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donnaodonnellfigurski.com - HARRIET TUBMAN

Harriet Tubman Hero of the Underground Railroad
written by Lori Mortensen
illustrated by Frances Moore

Picture Window Books
Ages 5-9

Everyone loves a hero! Someone to look up to! Someone who can do superhuman things! Someone who accomplishes deeds that you wish you could!

Superman was a hero, a comic book hero, created by Siegel and Schuster in 1938. Mighty Mouse came on the scene only four years later, in 1942, with the imagination of I. Klein. Mighty Mouse’s refrain, "Here I come to save the day," brought hope to many a distressed cartoon character. As a child I loved Nancy Drew. She was my hero. I couldn’t get enough of her. She was self-confident. She was feisty. She was courageous and brave and honest and independent and strong. She wandered haunted mansions and traveled deep, dark tunnels to find truth; and I read every book I could l lay hand to. Rosa Parks was a hero in 1955. She changed the way our country viewed black people. Her refusal to give up her seat on a bus resulted in a Supreme Court ruling, which said that segregation on buses was unconstitutional.

Harriet Tubman was a hero, too, and Lori Mortensen and Frances Moore give readers a glimpse into her world as they depict the timeline of Harriet Tubman’s life in their very touching, yet poignant book titled, Harriet Tubman Hero of the Underground Railroad.

Imagine being whipped because a baby in your care cried! Imagine yourself as the caregiver and you, only five years old. Imagine life as virtually a prisoner, without bars, living on a plantation in the Deep South! Harriet Tubman didn’t have to imagine. That was her reality! That was her life. But when Harriet was about thirty years old, she escaped from her life of slavery - on the Underground Railroad.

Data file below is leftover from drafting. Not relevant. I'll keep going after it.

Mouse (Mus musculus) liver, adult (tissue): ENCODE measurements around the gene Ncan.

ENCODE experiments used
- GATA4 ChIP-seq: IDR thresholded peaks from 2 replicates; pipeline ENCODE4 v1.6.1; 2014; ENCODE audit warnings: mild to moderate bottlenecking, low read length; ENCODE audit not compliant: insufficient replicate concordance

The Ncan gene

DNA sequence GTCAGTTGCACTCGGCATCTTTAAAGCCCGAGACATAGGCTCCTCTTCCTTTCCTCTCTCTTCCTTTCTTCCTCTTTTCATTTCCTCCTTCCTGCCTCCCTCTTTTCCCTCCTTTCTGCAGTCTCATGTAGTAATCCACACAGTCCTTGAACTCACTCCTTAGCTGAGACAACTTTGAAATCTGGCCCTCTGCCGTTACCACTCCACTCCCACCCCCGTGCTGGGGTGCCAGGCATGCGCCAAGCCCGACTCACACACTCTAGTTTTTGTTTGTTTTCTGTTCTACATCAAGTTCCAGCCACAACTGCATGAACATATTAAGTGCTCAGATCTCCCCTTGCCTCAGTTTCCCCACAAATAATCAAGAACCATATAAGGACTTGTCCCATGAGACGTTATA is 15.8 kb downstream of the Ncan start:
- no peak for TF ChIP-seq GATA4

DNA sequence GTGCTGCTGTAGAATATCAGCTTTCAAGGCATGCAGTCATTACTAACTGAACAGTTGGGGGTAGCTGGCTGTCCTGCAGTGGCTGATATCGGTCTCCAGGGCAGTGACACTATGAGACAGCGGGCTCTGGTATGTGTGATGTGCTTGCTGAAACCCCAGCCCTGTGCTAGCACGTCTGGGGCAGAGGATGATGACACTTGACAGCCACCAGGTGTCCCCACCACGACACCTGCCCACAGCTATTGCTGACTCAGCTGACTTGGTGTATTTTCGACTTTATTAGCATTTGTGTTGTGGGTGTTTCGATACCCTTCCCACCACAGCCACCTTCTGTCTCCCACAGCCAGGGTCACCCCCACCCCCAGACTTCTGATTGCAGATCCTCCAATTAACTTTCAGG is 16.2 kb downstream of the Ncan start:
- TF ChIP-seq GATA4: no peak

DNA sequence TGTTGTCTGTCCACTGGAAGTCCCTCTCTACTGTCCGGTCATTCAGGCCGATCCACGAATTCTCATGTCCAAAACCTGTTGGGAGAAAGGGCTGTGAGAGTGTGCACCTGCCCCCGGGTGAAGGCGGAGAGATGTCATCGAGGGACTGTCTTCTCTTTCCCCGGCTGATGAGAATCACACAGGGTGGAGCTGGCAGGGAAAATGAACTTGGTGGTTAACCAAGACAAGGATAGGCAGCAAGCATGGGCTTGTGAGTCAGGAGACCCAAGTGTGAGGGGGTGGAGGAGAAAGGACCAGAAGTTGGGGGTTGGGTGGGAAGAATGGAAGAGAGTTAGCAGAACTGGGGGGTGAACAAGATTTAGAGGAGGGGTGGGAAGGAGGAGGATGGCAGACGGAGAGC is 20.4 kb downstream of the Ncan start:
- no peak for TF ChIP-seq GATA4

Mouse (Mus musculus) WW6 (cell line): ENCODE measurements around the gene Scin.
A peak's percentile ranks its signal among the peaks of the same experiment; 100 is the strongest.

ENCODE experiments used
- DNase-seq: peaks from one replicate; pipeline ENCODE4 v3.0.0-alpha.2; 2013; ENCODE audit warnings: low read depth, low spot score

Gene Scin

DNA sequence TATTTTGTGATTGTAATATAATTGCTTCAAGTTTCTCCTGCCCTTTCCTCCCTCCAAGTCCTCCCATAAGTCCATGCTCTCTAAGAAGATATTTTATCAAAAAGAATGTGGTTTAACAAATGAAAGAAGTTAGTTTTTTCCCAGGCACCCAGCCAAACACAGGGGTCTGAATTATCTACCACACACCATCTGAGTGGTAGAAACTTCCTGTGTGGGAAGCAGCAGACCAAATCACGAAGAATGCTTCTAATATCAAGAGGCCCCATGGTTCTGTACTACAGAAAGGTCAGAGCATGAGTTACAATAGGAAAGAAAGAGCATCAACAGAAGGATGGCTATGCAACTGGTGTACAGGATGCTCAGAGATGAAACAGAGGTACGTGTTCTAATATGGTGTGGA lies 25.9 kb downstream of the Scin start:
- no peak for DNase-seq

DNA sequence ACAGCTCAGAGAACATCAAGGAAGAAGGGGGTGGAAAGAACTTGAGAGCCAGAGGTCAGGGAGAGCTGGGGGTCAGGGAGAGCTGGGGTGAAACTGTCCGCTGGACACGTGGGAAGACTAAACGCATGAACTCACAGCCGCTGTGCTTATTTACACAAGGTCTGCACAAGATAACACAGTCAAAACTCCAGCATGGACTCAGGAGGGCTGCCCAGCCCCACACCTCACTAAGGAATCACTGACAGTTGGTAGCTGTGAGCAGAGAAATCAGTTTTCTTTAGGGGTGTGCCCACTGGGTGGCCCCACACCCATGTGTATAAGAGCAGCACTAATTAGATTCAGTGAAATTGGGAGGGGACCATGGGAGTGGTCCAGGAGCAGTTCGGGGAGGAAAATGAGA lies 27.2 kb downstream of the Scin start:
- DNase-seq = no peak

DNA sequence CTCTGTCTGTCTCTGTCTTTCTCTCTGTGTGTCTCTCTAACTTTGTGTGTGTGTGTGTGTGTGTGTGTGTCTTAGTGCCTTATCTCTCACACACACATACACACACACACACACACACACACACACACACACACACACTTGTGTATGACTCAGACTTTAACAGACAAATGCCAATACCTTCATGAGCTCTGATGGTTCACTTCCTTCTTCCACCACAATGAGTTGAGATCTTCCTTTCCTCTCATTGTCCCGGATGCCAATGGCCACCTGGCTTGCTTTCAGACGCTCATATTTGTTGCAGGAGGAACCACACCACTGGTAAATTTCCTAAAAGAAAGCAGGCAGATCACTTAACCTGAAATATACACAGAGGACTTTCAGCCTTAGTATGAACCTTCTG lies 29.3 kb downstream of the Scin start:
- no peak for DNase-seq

You might imagine that Harriet would be happy enough to be free of the South, but she couldn’t forget the horrors of life as a slave. She also couldn’t forget her family, still enslaved by the masters of the great plantation. So Harriet returned to the south nineteen times more to lead 300 slaves to freedom, including members of her family.

Yes, Harriet was a hero. She was a super woman. She “came to save the day” for many black people. She was strong and brave and courageous as she traipsed through the darkness of night, mile after mile, leading - guiding her passengers (slaves) to freedom on the Underground Railroad. She paved the way for Rosa Parks, too. Yes, Harriet Tubman is a hero, but she is not only a hero of the Underground Railroad, she is a hero for all people all over the world. She made a difference!

Look for a complete review of this book at Smartwriters.com

FROM the MOUTHS of KIDDLE CRITers: a critique group

“This is the story of Harriet Tubman,” said Sarit. “She was born a slave and lived in a small cabin.”